WLR don’t recommend buying any prescription-only drugs from the internet. If you think you might be a suitable candidate for Reductil, see your GP for advice. Meridia is the brand name for sibutramine in America. Other brand names for sibutramine include Obestat, Sibutrex, Sibutrim and Leptos.
Orlistat is available on prescription in the UK and goes under the brand name of Xenical. It is also now available in the form of the new Alli diet pill which is available over the counter at pharmacies. Read dietitian, Juliette Kellow's Diet Pill Review.
It works by blocking the action of an enzyme called lipase that digests fat in the intestine. This stops around 30 percent of the fat you’ve eaten from being digested and therefore absorbed back into the body.
As a result, fat passes straight out of your body into your stools. This, in turn, means you lose around a third of the calories provided by this fat and so start to lose weight!
It’s clinically proven to help people lose weight but should only be used with a doctor’s consent and regular medical follow-ups. It’s only suitable for people with a BMI of 30 or more, or those with a BMI of 28 or more who have other health problems.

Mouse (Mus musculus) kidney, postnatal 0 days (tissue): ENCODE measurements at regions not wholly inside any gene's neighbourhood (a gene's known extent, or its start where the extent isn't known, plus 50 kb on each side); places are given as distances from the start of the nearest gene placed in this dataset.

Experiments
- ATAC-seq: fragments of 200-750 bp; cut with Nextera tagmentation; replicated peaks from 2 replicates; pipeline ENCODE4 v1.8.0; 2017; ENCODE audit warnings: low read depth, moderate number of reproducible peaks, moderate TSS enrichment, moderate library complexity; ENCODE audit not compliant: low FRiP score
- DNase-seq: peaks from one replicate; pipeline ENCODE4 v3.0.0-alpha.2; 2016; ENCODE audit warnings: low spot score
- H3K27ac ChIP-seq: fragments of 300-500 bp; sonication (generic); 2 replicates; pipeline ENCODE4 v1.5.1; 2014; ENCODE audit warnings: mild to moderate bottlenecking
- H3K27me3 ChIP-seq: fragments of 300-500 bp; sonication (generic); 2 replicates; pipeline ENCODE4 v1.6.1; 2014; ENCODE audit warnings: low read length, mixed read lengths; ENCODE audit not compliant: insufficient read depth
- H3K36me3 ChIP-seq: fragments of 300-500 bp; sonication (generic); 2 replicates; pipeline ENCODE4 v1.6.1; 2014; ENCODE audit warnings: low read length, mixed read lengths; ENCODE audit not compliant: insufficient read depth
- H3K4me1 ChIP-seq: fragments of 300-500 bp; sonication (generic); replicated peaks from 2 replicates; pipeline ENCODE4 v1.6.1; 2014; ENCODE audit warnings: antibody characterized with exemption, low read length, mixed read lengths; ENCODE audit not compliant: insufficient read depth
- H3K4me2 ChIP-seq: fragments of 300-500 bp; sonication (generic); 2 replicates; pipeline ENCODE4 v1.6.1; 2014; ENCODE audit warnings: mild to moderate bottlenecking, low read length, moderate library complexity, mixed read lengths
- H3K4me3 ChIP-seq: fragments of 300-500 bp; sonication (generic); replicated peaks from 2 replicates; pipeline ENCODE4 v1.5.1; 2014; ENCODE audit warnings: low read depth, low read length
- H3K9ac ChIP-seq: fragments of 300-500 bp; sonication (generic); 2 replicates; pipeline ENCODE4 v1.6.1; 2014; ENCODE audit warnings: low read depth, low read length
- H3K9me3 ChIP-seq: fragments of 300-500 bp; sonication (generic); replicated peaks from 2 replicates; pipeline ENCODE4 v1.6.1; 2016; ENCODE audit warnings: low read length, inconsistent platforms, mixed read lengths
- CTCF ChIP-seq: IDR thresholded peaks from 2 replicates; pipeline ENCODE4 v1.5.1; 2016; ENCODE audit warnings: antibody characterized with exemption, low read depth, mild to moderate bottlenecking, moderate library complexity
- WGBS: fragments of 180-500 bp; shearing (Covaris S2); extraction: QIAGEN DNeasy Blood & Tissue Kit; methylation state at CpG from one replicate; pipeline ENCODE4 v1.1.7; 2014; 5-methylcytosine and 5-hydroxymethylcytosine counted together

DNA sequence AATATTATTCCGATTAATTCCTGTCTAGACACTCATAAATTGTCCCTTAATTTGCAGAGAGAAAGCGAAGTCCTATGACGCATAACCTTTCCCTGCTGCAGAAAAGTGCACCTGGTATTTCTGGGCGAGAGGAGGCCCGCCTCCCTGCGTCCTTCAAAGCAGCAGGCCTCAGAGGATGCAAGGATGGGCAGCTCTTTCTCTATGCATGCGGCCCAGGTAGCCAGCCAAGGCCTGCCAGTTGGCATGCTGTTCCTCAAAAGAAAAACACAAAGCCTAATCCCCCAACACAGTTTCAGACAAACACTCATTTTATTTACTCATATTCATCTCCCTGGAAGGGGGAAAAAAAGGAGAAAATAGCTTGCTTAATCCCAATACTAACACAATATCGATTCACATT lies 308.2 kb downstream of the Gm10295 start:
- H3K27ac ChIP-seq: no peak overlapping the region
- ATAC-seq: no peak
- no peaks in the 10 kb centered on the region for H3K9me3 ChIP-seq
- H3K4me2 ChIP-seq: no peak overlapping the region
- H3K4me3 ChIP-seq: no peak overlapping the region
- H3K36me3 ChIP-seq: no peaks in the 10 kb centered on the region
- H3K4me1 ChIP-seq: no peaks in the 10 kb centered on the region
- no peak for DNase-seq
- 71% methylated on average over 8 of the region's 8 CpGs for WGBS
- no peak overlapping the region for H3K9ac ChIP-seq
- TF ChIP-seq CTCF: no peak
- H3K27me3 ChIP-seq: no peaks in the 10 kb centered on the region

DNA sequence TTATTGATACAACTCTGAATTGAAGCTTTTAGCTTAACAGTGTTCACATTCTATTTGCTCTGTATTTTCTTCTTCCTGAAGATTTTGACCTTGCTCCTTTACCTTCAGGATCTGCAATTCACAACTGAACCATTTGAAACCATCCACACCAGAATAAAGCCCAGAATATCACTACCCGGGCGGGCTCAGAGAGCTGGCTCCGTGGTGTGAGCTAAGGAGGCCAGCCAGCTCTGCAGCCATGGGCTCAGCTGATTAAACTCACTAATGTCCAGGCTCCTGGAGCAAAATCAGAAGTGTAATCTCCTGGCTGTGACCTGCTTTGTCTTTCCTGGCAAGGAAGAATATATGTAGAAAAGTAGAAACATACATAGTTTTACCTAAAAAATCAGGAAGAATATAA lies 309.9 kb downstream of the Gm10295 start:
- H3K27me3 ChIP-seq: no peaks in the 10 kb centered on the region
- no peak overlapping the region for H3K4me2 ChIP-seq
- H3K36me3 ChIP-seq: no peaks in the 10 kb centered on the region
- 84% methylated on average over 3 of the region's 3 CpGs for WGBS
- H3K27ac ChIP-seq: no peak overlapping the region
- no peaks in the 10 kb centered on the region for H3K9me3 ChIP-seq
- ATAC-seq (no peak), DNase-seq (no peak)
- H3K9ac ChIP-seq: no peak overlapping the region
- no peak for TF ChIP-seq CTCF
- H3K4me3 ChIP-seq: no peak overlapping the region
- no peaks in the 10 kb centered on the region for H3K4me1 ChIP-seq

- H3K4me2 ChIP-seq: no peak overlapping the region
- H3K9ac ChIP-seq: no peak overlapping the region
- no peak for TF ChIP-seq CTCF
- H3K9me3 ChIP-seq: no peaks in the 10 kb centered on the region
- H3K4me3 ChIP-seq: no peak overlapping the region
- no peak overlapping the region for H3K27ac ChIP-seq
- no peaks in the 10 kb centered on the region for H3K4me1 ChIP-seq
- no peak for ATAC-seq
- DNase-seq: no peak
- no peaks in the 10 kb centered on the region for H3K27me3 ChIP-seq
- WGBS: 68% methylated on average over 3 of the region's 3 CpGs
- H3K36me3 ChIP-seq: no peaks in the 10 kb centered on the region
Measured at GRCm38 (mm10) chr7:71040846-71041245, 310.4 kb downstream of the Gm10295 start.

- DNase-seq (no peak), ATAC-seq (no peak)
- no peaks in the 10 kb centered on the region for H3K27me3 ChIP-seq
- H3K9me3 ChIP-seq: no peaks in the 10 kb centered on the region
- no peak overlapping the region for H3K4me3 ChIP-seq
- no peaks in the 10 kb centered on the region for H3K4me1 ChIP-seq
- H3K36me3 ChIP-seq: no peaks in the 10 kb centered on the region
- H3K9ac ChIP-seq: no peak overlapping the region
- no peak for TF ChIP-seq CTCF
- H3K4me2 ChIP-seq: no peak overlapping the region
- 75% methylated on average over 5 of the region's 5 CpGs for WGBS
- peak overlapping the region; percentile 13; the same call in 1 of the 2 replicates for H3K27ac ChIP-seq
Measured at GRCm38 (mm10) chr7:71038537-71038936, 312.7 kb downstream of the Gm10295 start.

Before being prescribed this drug, you also need to be able to demonstrate that you can lose at least 2.5kg in a month by dieting and exercising alone – and you’ll need to continue with a low-fat diet whilst taking the drug.
Orlistat can have some unpleasant side effects such as frequent wind, an urgent need to go to the toilet, an oily leakage from the bowels, nausea and vomiting. These occur as a result of the extra fat that travels through the body without being absorbed.
Orlistat can also stop the absorption of fat-soluble vitamins such as vitamins A, D, E and K and so your doctor might recommend supplements of these.
WLR don’t recommend buying Xenical from the internet. Instead, if you think you might be a suitable candidate for this drug, see your GP for advice.